Paul wrote the letter to the faithful believers Colossians, with Timothy’s assistance, from prison in Rome around AD 60-63. This was about 30 years after Christ’s death. Paul was sent by Christ by the will of God our Father. He therefore had the authority to write this letter.
Paul himself had not worked in Colossae. Even while Paul was in a Roman prison, the gospel, travelling through the earth, has reached Colossae via Epaphras; one of Paul’s faithful co-workers and a native of the city.
The gospel is the message of God’s merciful kindness; His free gift, particularly through the Person and teachings of Christ, as recorded in the four gospels. The gospel includes the promise of the eternal inheritance which believers will receive from God when Christ is revealed. Paul added clarity with respect to the relevance of the Jews and their Law, but Christ and His message is the core of the Christian message; not Paul.
Epaphras, when he visited Paul in prison in Rome, informed Paul of the Colossians’ faith, but also of the false teaching that was threatening his church. Paul did not give us a neat description of that false teaching, but only his rebuttal of the deceptions. From this we have to infer what the deception was.
Paul was a man of prayer. Through prayer he was in constant contact with God. He assures the Colossians that he is continually praying for them, asking that they may be filled with the knowledge of his will in all spiritual wisdom and understanding. Knowledge, wisdom and understanding is a key theme in the letter to the Colossians, from which we understand that the Colossian false teaching claimed to have special knowledge, wisdom and understanding. This commentary assumes that the points that Paul emphasizes, compared to his other letters, indicate the nature of the deception in Colossae.
Verses 1 to 3 and verses 12 and 13 focus on God, the Father of our Lord Jesus Christ. It is the Father who qualifies us to share in the inheritance of the saints, through Jesus Christ. It is the Father who rescued us from the domain of darkness (the supernatural beings that are hostile to God) and transferred us to the kingdom of His beloved Son. Christ is the Means, but it is the Father that accomplishes all of this.
The deceivers in Colossae judged the Christians “in respect to a festival or a new moon or a Sabbath day” (2:16) and told them that they are incomplete, and will only become spiritually complete if they submit to “decrees, such as, Do not handle, do not taste, do not touch” (2:20-21). Paul therefore respond with a three-fold message:
- In Christ all the fullness of Deity dwells in bodily form (2:9).
- Therefore Christians, since they are “in Christ” are already complete (2:10-15).
- Therefore they do not have to submit to the demands of the false teaching (2:16-23).
These three points are particularly clear from chapter two, but chapter one also contains traces there-of. In 1:12-13 we see that the believers are already qualified, already rescued and already transferred us to the kingdom of his beloved Son. This is the second of the three points above, namely that Christians, since they are “in Christ” are already complete.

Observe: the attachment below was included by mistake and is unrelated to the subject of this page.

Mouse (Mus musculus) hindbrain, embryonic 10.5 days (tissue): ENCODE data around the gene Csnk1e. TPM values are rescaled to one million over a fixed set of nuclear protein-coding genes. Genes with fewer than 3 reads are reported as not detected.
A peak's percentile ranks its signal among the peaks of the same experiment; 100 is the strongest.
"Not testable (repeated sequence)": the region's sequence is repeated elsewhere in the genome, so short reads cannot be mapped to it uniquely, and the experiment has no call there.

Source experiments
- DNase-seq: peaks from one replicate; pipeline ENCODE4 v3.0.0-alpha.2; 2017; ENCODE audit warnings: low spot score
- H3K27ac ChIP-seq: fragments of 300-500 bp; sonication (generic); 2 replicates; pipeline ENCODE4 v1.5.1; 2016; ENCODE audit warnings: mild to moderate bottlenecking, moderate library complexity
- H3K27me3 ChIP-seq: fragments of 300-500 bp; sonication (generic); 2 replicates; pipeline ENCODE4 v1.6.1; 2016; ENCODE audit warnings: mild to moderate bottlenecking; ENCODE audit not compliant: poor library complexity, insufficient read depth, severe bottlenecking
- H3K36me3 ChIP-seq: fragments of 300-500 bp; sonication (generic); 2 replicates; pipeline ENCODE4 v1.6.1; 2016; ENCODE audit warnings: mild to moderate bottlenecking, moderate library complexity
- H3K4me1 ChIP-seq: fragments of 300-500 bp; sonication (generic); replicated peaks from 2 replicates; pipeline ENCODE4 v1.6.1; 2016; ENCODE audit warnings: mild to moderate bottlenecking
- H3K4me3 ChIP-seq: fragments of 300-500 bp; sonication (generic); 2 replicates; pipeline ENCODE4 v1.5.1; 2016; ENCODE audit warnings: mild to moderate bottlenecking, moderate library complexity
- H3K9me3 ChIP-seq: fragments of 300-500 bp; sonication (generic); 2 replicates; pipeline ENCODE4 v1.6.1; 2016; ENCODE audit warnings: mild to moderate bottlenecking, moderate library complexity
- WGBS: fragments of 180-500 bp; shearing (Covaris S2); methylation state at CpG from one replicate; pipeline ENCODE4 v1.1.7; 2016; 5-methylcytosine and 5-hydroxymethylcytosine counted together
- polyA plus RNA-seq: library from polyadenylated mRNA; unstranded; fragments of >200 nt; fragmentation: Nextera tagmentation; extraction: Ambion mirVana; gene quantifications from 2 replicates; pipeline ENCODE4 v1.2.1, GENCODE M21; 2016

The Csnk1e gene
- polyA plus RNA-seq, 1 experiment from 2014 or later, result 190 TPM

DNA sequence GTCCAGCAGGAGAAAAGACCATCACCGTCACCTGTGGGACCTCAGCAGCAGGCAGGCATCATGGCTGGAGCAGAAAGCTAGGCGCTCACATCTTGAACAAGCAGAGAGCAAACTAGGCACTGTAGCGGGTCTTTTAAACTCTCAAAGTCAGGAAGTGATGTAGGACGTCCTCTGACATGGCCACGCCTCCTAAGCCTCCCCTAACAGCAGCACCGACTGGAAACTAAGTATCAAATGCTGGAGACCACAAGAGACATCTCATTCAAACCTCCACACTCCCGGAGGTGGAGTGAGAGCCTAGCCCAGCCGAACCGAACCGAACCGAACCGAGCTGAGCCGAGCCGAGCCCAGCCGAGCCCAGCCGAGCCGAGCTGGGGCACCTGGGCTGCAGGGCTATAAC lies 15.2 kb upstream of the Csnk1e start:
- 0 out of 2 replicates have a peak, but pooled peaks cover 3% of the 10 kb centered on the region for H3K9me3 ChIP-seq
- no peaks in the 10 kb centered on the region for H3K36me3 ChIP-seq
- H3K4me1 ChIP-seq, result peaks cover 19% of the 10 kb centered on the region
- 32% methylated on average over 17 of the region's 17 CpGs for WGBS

1:1 Paul, an apostle of Jesus Christ by the will of God, and Timothy our brother
Paul: According to the custom in that day of writing letters, the author’s name is given first. Paul wrote the letter probably from Rome at around AD 63, which was about 30 years after Christ’s death.
An apostle of Jesus Christ by the will of God: Paul was qualified to write this letter of instruction to the Colossians because he was an apostle. Literally apostolos means ‘one sent’, but at its deepest level it denotes an authorized spokesman for God; one commissioned and empowered to act as His representative. Paul is an “apostle of Jesus Christ”, which means he is sent by Christ, but it is “by the will of God”.
And Timothy our brother: Timothy was an honored companion of Paul, but he was not an apostle because he did not receive a direct instruction from Christ.
1:2 To the saints and faithful brethren in Christ who are at Colossae: grace to you and peace from God our Father.
To the saints and faithful brethren in Christ: “Saints and faithful brethren” are the same people; not two different classes of Christians. Every true Christian is a saint. It is possible that Paul adds “and faithful brethren” to contrast the saints with those who embraced the false teaching that concerned Paul so much in this letter.
Who are at Colossae: The city of Colossae is not mentioned in the Book of Acts. All our Biblical information about the church there comes from this letter and a few allusions in the letter to Philemon. Historically, Colossae was a prosperous city, yet by Paul’s time the glory it had as a city was on the decline. The city of Colossae was probably the smallest and least important city that Paul ever wrote to.
Grace to you and peace from God our Father: Grace is God’s unconditioned goodwill and mercy.